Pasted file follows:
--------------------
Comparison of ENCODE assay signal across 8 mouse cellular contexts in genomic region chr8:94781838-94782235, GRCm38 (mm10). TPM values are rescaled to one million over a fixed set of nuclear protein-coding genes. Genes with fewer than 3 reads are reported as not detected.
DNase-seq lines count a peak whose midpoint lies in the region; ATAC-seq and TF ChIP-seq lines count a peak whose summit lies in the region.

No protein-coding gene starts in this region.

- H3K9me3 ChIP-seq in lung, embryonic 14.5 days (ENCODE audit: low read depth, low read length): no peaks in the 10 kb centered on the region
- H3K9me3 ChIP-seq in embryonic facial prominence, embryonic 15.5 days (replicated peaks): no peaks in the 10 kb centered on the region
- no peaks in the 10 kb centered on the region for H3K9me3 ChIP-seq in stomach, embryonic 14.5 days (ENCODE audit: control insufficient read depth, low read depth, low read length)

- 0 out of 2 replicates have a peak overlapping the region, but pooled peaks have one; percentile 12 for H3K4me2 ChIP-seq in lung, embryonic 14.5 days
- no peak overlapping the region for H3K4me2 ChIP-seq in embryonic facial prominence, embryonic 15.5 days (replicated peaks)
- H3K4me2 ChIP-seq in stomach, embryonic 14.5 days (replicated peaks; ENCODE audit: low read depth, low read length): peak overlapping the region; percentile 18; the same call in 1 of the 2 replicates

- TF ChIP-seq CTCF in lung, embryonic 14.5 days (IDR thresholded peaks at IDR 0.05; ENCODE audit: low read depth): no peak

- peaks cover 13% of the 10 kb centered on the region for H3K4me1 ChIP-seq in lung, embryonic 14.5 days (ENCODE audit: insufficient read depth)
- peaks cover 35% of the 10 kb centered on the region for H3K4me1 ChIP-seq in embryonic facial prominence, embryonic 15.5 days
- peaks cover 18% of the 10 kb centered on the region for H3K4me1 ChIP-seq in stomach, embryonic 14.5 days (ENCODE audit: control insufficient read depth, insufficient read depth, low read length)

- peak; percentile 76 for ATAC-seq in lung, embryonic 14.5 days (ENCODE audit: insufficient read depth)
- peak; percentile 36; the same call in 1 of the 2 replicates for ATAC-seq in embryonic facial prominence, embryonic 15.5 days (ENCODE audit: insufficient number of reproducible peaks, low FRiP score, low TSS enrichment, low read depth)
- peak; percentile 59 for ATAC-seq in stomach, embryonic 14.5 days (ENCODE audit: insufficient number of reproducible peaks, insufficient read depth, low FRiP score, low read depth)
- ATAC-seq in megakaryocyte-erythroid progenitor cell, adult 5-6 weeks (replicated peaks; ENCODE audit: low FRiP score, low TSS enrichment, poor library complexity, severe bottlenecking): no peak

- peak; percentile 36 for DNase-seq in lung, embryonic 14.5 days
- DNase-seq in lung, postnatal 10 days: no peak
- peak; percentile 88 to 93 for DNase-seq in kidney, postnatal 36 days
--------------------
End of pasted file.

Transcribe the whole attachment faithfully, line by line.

Comparison of ENCODE assay signal across 8 mouse cellular contexts in genomic region chr8:94781838-94782235, GRCm38 (mm10). TPM values are rescaled to one million over a fixed set of nuclear protein-coding genes. Genes with fewer than 3 reads are reported as not detected.
DNase-seq lines count a peak whose midpoint lies in the region; ATAC-seq and TF ChIP-seq lines count a peak whose summit lies in the region.

No protein-coding gene starts in this region.

- H3K9me3 ChIP-seq in lung, embryonic 14.5 days (ENCODE audit: low read depth, low read length): no peaks in the 10 kb centered on the region
- H3K9me3 ChIP-seq in embryonic facial prominence, embryonic 15.5 days (replicated peaks): no peaks in the 10 kb centered on the region
- no peaks in the 10 kb centered on the region for H3K9me3 ChIP-seq in stomach, embryonic 14.5 days (ENCODE audit: control insufficient read depth, low read depth, low read length)

- 0 out of 2 replicates have a peak overlapping the region, but pooled peaks have one; percentile 12 for H3K4me2 ChIP-seq in lung, embryonic 14.5 days
- no peak overlapping the region for H3K4me2 ChIP-seq in embryonic facial prominence, embryonic 15.5 days (replicated peaks)
- H3K4me2 ChIP-seq in stomach, embryonic 14.5 days (replicated peaks; ENCODE audit: low read depth, low read length): peak overlapping the region; percentile 18; the same call in 1 of the 2 replicates

- TF ChIP-seq CTCF in lung, embryonic 14.5 days (IDR thresholded peaks at IDR 0.05; ENCODE audit: low read depth): no peak

- peaks cover 13% of the 10 kb centered on the region for H3K4me1 ChIP-seq in lung, embryonic 14.5 days (ENCODE audit: insufficient read depth)
- peaks cover 35% of the 10 kb centered on the region for H3K4me1 ChIP-seq in embryonic facial prominence, embryonic 15.5 days
- peaks cover 18% of the 10 kb centered on the region for H3K4me1 ChIP-seq in stomach, embryonic 14.5 days (ENCODE audit: control insufficient read depth, insufficient read depth, low read length)

- peak; percentile 76 for ATAC-seq in lung, embryonic 14.5 days (ENCODE audit: insufficient read depth)
- peak; percentile 36; the same call in 1 of the 2 replicates for ATAC-seq in embryonic facial prominence, embryonic 15.5 days (ENCODE audit: insufficient number of reproducible peaks, low FRiP score, low TSS enrichment, low read depth)
- peak; percentile 59 for ATAC-seq in stomach, embryonic 14.5 days (ENCODE audit: insufficient number of reproducible peaks, insufficient read depth, low FRiP score, low read depth)
- ATAC-seq in megakaryocyte-erythroid progenitor cell, adult 5-6 weeks (replicated peaks; ENCODE audit: low FRiP score, low TSS enrichment, poor library complexity, severe bottlenecking): no peak

- peak; percentile 36 for DNase-seq in lung, embryonic 14.5 days
- DNase-seq in lung, postnatal 10 days: no peak
- peak; percentile 88 to 93 for DNase-seq in kidney, postnatal 36 days